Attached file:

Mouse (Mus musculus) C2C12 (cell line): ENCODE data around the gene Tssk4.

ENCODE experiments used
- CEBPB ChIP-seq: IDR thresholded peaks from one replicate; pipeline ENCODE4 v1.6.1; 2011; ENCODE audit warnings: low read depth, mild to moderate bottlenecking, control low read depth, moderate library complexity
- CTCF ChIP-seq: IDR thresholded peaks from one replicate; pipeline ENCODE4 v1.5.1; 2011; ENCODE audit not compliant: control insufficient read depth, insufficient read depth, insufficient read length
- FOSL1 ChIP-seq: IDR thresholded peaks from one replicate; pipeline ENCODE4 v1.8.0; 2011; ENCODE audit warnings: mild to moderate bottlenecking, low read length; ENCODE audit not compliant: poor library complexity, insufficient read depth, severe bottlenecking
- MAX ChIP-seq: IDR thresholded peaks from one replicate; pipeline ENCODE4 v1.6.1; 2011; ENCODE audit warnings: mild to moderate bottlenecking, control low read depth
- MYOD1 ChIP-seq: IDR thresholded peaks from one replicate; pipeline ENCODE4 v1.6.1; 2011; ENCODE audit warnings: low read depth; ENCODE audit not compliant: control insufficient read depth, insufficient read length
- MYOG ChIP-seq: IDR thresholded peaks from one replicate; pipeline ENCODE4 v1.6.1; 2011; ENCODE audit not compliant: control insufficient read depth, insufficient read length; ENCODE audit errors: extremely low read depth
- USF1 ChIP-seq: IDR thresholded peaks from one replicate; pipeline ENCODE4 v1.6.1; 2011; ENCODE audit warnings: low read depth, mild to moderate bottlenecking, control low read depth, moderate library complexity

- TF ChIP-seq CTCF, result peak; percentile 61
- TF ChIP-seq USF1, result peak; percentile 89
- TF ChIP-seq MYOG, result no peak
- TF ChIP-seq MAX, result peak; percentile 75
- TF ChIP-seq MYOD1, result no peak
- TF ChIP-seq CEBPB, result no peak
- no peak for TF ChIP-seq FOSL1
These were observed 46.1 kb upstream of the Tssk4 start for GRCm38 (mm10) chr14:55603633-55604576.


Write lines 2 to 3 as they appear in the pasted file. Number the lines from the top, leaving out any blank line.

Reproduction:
ENCODE experiments used
- CEBPB ChIP-seq: IDR thresholded peaks from one replicate; pipeline ENCODE4 v1.6.1; 2011; ENCODE audit warnings: low read depth, mild to moderate bottlenecking, control low read depth, moderate library complexity